Publication - Consultation paper

nutritional guidance for early years: food choices for children aged 1-5 years in early education and childcare settings

Published: 23 Mar 2005
ISBN:
0755944313

nutritional guidance for providers of food in early years settings

58 page PDF

573.5 kB

58 page PDF

573.5 kB

Contents
nutritional guidance for early years: food choices for children aged 1-5 years in early education and childcare settings
Page 8

58 page PDF

573.5 kB

nutritional guidance for early years: food choices for children aged 1-5 years in early education and childcare settings

annex 2 - menu planning

Protein

The standard set is for the combination of one meal and one snack to provide 40% of the daily RNI for protein. Menu analysis shows that generally the protein content will come out higher than 40%. It is recognised that this is in line with eating patterns in the UK population and helps to provide sufficient iron and zinc in the diet.

Vitamin D

The UK Reference Nutrient Intake for Vitamin D for children aged 6 months to 3 years is 7µg/day. 1 For children 4 years and older there is no RNI set; the action of sunlight on the skin will ensure adequate Vitamin D status. This depends on regular exposure to summer sunlight to accumulate Vitamin D stores for over the winter months. Vitamin D status in pre-school children shows variation dependent on season of the year and dietary intake of Vitamin D can be an important contributor to maintaining Vitamin D status during the autumn, winter and spring months. 2,3 Children at risk of Vitamin D deficiency specifically are those living in northern latitudes (Scotland) and those from traditional Asian or Islamic communities (this is particularly important in Scotland in the winter months 2).

Achieving the dietary RNI is not possible in the winter months without supplementation.

Routine Vitamin D supplementation is recommended for all children over 1 year of age and should be continued until 5 years unless the diet is diverse and plentiful. 3,4

It is essential that there is outdoor space where children can play, or have access to an outside area such as a garden, park or other safe open space. Exposure to direct sunlight on the skin (face and arms unprotected with sunscreen) in outdoor play helps children to maintain their Vitamin D status.3 The exposure time required for adequate synthesis of Vitamin D in the skin is short (10-15 minutes on face and arms in summer months) and should not conflict with 'sun policy' on protective clothing, sunhats and sunscreen.

1 Department of Health. Dietary Reference Values for Food Energy and Nutrients for the United Kingdom. Report on Health and Social Subjects 41. 1991 London: HMSO.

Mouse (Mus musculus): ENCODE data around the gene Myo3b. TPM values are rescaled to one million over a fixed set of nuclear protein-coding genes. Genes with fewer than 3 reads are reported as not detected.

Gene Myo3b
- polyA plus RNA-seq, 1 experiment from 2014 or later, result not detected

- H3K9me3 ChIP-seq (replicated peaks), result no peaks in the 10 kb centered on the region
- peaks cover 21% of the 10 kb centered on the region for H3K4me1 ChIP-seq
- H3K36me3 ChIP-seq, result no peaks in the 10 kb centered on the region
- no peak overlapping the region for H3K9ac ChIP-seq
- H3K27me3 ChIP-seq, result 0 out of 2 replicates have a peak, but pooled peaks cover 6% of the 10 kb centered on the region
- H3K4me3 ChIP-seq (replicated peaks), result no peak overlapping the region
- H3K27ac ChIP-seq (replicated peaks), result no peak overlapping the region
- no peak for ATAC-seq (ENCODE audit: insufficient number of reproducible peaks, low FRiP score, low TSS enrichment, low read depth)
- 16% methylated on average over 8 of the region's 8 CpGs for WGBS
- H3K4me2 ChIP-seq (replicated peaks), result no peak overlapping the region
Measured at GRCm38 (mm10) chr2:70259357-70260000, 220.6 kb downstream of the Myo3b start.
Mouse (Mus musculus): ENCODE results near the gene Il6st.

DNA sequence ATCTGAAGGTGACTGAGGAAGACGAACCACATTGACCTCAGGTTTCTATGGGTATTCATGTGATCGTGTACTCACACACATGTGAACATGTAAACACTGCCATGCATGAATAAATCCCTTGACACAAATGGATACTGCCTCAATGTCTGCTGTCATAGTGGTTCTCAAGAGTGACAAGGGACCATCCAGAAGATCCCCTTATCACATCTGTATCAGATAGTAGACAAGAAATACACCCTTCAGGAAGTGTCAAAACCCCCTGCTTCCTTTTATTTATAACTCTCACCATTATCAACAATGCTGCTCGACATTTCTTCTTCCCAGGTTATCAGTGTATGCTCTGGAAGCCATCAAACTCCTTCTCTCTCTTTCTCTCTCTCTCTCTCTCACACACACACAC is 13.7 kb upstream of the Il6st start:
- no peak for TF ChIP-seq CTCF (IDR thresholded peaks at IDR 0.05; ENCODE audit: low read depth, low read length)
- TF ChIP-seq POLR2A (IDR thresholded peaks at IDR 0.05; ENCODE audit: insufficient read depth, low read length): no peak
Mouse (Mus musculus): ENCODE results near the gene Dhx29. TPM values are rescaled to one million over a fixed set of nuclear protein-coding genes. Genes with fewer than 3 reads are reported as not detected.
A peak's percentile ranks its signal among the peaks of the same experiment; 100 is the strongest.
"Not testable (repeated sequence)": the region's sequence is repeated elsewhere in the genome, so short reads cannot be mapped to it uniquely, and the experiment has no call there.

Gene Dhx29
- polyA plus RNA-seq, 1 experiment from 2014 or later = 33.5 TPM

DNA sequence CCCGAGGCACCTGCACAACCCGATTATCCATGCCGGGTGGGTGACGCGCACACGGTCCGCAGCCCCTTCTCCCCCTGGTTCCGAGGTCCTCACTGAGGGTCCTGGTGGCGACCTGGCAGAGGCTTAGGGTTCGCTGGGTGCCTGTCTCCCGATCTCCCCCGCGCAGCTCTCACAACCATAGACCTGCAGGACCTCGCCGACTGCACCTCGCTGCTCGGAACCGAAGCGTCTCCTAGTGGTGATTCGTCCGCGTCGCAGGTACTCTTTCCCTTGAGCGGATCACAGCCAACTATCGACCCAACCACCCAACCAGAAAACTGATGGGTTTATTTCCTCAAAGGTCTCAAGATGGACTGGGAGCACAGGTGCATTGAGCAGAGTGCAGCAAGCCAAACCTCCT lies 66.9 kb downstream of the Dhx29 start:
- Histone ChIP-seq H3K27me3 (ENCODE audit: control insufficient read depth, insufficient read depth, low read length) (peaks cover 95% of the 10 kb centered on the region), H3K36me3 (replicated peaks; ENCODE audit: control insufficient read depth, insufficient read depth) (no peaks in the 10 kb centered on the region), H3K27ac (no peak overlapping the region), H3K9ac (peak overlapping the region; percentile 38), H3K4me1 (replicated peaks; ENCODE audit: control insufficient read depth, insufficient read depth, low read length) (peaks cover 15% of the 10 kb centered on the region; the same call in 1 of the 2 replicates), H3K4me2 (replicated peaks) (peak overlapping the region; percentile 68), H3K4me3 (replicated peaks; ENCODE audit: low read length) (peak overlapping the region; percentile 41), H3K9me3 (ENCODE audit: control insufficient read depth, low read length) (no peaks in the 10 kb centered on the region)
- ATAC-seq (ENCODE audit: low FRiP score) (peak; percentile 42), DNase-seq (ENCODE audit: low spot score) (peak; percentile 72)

2 Davies PSW, Bates CJ, Cole TJ, Prentice A, Clarke PC. Vitamin D: seasonal and regional differences in pre-school children in Great Britain. Eur J Clin Nutr 1999;53:195-198.
3 Department of Health. Nutrition and Bone Health. Report on Health and Social Subjects 49. 1998 London: HMSO.
4 Department of Health. Weaning and the Weaning Diet. Report on Health and Social Subjects 45. 1994 London: HMSO.

Iron

We have adopted a standard of 40% of RNI for iron. Children between the ages of 1-5 years have high iron requirements due to rapid growth and the build up of iron stores. A high proportion of pre-school age children in the UK have sub optimal iron intakes and iron deficiency anaemia is common in this age group. 1,2 Iron deficiency can have lasting effects on health and development. 3 Therefore it is important that efforts are made to improve iron status of young children through improving diet.

In practice, achieving adequate iron intake is not easy and requires careful menu planning to ensure the inclusion of iron rich foods on a regular basis. 4 Red meats are the richest and most easily absorbed source of iron, however, breakfast cereals fortified with iron have also been shown to be an important source of iron for children. The formal childcare setting offers an opportunity through the practise of good nutrition to boost overall iron intakes.

1 Gregory JR, Collins DL, Davies PSW, Hughes JM, Clarke PC. National Diet and Nutrition Survey Children Aged 1.5-4.5 Years. Report of the Diet and Nutrition Survey, Volume 1. 1995 London: HMSO.
2 Watt RG, Dykes J, Sheiham A. Socio-economic determinants of selected dietary indicators in British pre-school children. Public Health Nutrition 2001;4(6):1229-33.
3 Grantham-McGregor S, Ani C. A review of studies on the effect of iron deficiency on cognitive development in children. Journal of Nutrition 2001;131(2S-2):649S-666S.
4 Gibson SA. Iron intake and iron status of pre-school children: associations with breakfast cereals, vitamin C and meat. Public Health Nutrition 1999;2(4):521-528.

Sodium

The standard set is for the combination of one meal and one snack to provide a maximum of 40% of the daily SACN 1 recommendation for sodium for the age group 1-5 years. The sample menus given in this document do not meet the nutrient guidance for sodium. This reflects the fact that the majority of the sodium in the diet is found in processed food and also in breads. In order to address this there needs to be a marked decrease in the sodium content of food products currently used in the UK. Work is currently underway with partners in food industry to address this issue. The implementation of the product specifications for the sodium content of manufactured foods developed for school meals will help to reduce the sodium content of processed foods used in public sector catering. 2

1 Scientific Advisory Committee on Nutrition. Salt and Health Report, 2003 www.sacn.gov.uk
2 Nutrient Specification for Manufactured Products 2004 www.scotland.gov.uk/library5/education/niss-00.asp